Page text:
Friday, 22 October 2010

It isn't fair and it sucks.

Well, we've all had a couple of days to chew over the figures released in the spending review. For my part, the department in which I work is not the worst hit, but is certainly not getting off lightly. There will be a significant reduction in posts over the four year plan, but I think the majority of those will be covered by retirements, natural wastage and the opportunity for people to take a voluntary package, we're also in a position where we can raise a bit of revenue independently of the public purse. It will take some reorganisation in the way that staff are deployed, both as individuals and as units, and that will upset some people.

In my district I think there's the potential for a pretty major change which would be welcomed by some staff, but would also lead to some front line positions going. If that major change were to come to pass, one section of the press will probably have kittens. Quite how all of this will change how I work, or even if I work, remains to be seen. One thing is for sure, if I am caught in the storm, you'll not hear any whining or complaining about it. I refuse to be a victim and will look at the situation as an opportunity rather than a tragedy.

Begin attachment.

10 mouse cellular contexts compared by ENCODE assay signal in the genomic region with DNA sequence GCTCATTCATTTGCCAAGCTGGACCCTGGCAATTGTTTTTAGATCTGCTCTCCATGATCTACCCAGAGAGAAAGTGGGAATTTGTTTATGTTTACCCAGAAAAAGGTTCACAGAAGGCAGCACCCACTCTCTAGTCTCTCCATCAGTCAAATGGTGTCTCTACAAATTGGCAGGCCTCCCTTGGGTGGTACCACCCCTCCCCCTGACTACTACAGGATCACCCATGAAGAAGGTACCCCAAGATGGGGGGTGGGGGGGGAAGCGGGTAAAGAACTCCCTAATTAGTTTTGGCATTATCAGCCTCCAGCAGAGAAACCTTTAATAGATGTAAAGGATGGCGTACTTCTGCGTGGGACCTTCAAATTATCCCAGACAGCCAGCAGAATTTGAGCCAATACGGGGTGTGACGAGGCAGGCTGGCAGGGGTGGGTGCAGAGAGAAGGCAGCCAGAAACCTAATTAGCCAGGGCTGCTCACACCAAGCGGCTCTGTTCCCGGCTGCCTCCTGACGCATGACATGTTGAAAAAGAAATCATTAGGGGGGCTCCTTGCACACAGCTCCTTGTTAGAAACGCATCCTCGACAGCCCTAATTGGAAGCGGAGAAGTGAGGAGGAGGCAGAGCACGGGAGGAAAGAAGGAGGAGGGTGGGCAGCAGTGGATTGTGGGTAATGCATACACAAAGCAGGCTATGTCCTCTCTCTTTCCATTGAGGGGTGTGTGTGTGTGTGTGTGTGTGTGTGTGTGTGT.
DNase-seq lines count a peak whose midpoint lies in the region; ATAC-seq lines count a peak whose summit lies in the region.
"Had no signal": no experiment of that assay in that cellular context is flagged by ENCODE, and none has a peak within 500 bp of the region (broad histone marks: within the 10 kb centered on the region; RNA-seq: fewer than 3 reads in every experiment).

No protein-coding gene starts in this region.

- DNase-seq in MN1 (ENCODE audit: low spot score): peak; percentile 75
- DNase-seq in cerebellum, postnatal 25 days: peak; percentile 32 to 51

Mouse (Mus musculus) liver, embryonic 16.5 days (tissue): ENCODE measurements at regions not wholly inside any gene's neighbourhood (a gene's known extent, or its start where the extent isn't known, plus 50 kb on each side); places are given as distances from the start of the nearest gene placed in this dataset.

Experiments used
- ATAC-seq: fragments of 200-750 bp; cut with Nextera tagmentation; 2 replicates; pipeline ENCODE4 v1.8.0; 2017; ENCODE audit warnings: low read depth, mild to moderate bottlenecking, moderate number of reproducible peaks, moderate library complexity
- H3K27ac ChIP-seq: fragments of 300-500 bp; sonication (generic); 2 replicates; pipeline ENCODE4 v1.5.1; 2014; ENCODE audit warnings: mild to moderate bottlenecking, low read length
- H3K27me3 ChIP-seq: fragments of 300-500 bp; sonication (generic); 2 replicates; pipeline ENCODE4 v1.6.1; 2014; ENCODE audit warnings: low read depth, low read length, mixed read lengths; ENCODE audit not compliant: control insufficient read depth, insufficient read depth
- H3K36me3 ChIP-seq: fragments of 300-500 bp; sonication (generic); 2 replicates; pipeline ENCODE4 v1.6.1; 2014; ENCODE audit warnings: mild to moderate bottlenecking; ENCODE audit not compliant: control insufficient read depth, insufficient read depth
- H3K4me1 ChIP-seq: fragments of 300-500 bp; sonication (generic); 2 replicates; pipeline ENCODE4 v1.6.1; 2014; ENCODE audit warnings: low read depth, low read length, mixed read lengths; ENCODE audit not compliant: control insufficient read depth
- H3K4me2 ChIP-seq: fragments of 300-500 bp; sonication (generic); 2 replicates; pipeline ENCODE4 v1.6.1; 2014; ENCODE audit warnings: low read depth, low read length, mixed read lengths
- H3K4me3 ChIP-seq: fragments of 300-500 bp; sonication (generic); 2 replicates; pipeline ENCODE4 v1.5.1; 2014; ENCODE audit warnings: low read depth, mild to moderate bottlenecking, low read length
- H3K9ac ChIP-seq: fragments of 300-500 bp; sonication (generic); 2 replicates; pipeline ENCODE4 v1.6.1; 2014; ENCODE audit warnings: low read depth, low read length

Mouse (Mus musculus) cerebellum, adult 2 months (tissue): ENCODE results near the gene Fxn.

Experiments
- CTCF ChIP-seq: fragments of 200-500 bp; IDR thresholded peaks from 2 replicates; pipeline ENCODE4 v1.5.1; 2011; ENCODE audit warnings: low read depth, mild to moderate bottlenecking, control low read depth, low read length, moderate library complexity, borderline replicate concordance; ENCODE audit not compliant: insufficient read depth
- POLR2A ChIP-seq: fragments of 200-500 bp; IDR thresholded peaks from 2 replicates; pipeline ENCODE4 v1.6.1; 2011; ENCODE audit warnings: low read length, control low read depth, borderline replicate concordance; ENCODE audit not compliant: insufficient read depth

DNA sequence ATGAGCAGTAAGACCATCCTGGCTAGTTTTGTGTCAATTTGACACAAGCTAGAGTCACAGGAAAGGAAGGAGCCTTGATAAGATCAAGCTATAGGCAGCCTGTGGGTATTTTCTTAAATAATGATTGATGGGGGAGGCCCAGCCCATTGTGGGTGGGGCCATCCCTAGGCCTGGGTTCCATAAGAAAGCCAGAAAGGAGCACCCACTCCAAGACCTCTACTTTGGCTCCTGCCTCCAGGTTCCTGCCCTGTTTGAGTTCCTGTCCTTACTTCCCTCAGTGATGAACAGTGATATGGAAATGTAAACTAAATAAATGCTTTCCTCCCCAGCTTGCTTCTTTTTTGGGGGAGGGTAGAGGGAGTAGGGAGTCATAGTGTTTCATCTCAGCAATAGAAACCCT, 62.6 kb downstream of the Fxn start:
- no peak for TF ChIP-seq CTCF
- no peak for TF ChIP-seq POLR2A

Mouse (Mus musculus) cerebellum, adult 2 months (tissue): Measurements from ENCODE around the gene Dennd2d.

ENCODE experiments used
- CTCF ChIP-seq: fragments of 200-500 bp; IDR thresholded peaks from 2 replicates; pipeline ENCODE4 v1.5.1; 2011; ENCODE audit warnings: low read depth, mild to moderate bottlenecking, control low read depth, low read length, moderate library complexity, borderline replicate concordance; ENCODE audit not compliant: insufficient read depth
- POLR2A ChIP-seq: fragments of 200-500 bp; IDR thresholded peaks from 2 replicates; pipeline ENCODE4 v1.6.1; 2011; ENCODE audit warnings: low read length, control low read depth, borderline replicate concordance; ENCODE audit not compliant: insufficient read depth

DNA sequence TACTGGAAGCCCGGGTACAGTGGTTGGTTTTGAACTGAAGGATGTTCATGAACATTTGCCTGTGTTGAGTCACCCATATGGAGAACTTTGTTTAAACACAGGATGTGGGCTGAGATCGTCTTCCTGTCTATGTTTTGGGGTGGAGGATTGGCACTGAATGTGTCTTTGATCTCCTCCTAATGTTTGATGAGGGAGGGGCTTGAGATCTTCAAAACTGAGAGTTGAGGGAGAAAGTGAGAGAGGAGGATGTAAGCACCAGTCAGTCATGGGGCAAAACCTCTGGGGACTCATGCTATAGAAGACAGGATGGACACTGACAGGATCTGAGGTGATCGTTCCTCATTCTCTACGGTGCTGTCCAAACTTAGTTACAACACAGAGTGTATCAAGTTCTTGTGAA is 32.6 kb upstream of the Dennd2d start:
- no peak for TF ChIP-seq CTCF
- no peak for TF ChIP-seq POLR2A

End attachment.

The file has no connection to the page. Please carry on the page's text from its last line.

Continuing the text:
The crying from the left has been predictable. It is going to hurt the poorest the worst and so forth. Some of the gloating from what is called 'the right' has also been predictable and is a very unbecoming way of behaving.

As stated before, I support these cuts. Not because I enjoy seeing people lose their jobs, but because we simply cannot afford the money we've been borrowing and then spending. We've never been able to afford it, there was no way we could afford it the day we took the credit card out and the bill has just got bigger and bigger.

It is true to say that I think the State does far too much. I want the power and intrusion of the State to be pared back to the bone, but I'd rather it was done as a gradual process, rather than by ripping it aside.

Here's the shocking news; this spending review is not a ripping aside of the State's and their client class' addiction to borrowing money, taking money from the productive part of the economy and spending it. This spending review amounts (if I've understood the figures properly) to 3% of the defecit. It is nothing. It is even less if the figures from the TaxPayers' Alliance are anywhere near accurate. This is a gradual reduction, and it hurts.

Is it fair that these public servants will lose their jobs? No. It isn't. These people are not responsible for the defecit, it is the holders of the public purse who bear that responsibility. These people saw the jobs advertised and applied (and make no mistake, we're not talking about managers of departmental budget losing jobs here, it will be the grunts) with the reasonable expectation that the people advertising the positions knew what they were doing and could afford to take the staff on.